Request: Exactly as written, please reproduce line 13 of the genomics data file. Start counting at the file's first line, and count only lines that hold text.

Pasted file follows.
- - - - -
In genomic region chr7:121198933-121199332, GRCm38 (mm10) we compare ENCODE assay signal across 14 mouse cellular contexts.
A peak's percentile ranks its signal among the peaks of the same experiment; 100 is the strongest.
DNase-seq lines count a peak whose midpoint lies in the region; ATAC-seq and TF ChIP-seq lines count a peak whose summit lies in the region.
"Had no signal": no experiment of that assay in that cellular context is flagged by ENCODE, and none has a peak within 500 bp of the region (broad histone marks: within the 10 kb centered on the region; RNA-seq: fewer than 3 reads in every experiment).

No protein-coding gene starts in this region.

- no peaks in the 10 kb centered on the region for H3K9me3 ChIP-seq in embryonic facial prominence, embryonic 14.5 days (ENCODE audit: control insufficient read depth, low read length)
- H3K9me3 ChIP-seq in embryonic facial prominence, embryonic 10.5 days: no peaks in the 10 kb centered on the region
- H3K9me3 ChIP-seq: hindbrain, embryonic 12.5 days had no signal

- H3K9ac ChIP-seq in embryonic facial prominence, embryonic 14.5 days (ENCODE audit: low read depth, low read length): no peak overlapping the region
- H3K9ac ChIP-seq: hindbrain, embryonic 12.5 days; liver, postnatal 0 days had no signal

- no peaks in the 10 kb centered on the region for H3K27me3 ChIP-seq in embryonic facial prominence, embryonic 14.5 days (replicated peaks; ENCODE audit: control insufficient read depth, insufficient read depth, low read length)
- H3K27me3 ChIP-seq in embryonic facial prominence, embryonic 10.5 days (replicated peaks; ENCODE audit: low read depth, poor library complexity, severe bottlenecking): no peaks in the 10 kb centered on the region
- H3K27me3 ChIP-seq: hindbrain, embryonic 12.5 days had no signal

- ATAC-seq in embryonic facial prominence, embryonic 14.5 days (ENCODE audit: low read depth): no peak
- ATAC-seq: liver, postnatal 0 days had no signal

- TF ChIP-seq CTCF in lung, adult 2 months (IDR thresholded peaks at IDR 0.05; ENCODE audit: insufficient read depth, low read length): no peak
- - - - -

- H3K27me3 ChIP-seq: hindbrain, embryonic 12.5 days had no signal